Drive Factory (review/demo)
Christian Briére hit a homerun with the Drive Factory, and in a number of ways. First, the most important aspect of a drive is its sound, and the Drive Factory sounds darn good. It has a medium grain that sings classic rock, to my ears, although it doesn’t take much dialing in for a thicker and harder result. Second, although some musicians may require a single flavor of drive only, whether low, moderate or hi-gain, it’s good to have a variety of tone possibilities, and the Drive Factory offers enough variation that you wouldn’t think it was the same pedal. And so, let’s go over what the Drive Factory has to offer.
There are two sides to the pedal – an on/off switch on the right and a Boost switch on the left – both of which are quiet during operation, e.g., no pops or clicks. The general overdriven sound and boost both are governed by the Drive and Volume controls. Both the main Drive and Boost increase volume and, therefore, need to be coordinated with the Volume control. The main Drive starts off with very little hair when turned all the way down, thus making the Drive Factory ideal for clean boosting (crank up the Treble knob and it becomes a great sounding treble boost). Once approaching the 10-o’clock mark, the Drive Factory produces a fantastic sounding crunch that really cuts through the mix with its pronounced note definition and harmonics. Once reaching 12-o’clock and beyond, the quality of the drive becomes more distorted and even slightly fuzz-like (particularly if you back off on the treble and increase the bass). The Boost function starts off rather clean when not too high (e.g., 9-o’clock or less), but does add some hair or sizzle once past that point. I’m uncertain of the dB increase of the Boost, but it must be at least 12dB minimum.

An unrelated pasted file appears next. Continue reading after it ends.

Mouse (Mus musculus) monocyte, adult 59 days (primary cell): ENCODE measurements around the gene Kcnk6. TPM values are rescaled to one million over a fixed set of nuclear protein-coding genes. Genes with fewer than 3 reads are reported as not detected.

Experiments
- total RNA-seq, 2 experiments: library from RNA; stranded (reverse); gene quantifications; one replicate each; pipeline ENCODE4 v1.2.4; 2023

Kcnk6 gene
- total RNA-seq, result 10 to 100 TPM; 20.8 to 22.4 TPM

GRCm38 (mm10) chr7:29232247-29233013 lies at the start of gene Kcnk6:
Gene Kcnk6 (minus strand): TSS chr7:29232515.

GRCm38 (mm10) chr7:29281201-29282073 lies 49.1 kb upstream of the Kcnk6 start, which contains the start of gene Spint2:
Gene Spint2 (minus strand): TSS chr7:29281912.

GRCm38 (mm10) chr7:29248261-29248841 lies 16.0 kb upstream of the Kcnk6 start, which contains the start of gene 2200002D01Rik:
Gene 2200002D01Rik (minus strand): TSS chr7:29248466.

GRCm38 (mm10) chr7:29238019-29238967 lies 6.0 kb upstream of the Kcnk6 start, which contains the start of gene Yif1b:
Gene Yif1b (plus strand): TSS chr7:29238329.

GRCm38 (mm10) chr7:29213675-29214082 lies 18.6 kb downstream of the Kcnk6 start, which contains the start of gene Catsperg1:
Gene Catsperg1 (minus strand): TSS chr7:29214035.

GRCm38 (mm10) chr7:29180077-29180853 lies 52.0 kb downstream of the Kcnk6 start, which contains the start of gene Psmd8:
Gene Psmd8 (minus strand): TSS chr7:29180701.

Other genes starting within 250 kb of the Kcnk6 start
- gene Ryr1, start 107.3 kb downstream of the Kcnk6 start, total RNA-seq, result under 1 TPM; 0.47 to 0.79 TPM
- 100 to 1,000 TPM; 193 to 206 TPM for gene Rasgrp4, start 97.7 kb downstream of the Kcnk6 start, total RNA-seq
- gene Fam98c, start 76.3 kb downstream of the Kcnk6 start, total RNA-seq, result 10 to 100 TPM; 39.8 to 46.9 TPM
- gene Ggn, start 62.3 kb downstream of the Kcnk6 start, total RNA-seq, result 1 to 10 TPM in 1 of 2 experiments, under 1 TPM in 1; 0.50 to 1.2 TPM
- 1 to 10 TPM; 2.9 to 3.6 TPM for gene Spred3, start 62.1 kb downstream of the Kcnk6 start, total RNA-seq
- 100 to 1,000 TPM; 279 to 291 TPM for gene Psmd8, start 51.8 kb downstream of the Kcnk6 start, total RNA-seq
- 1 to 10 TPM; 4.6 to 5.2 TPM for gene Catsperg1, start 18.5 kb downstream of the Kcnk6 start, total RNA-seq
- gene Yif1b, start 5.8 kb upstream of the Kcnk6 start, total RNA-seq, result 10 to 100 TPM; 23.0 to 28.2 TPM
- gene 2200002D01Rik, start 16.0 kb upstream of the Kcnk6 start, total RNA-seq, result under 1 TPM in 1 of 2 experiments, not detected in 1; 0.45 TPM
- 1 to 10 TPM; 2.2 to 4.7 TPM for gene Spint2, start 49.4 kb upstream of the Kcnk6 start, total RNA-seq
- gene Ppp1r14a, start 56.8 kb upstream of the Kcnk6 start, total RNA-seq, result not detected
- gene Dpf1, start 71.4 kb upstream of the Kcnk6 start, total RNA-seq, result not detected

Now, there are some toggle switches that adds even more tonal variations, starting with the Output Hard-clip switch that increases distortion and compression to the main Drive (when flipped on). This adds a modern flare to the overdriven quality of the drive, thus providing a greater sonic span when dialing in that ideal Rock to Hard Rock sound. Likewise, the Boost also has an extra Drive switch if looking for more grain in your soloing, but also a switch to add or cut compression. Combine both of these for very smooth and sustained lead.
Overall, the Drive Factory needs far more attention than currently experiencing (its subdued reputation has much to do with it being a flagship pedal by a small Canadian boutique builder). It sounds fantastic, with both clean and hi-gain amps, and it makes everything sound better. That can be said about other drives, but the fact that you can dial into so many impressive tones, which vary significantly the more you tweak, places the Drive Factory into its own category from the usual drive pedals flooding the market. It is very touch sensitive, so that you hear varying levels of drive and note detail based on playing aggression, but it also cleans up nicely with a guitar’s volume. And regardless of the settings, the crispness of the drive makes it stand out in the mix as good as one would want and expect. Its build is solid, with noiseless switches and smooth turning pots, and I like the Steampunk design of the graphics, combining both vintage and modern appeal. At $180 Canadian, it not only is a fantastic buy, but a steal for US customers, or other countries, with a superior exchange rate.
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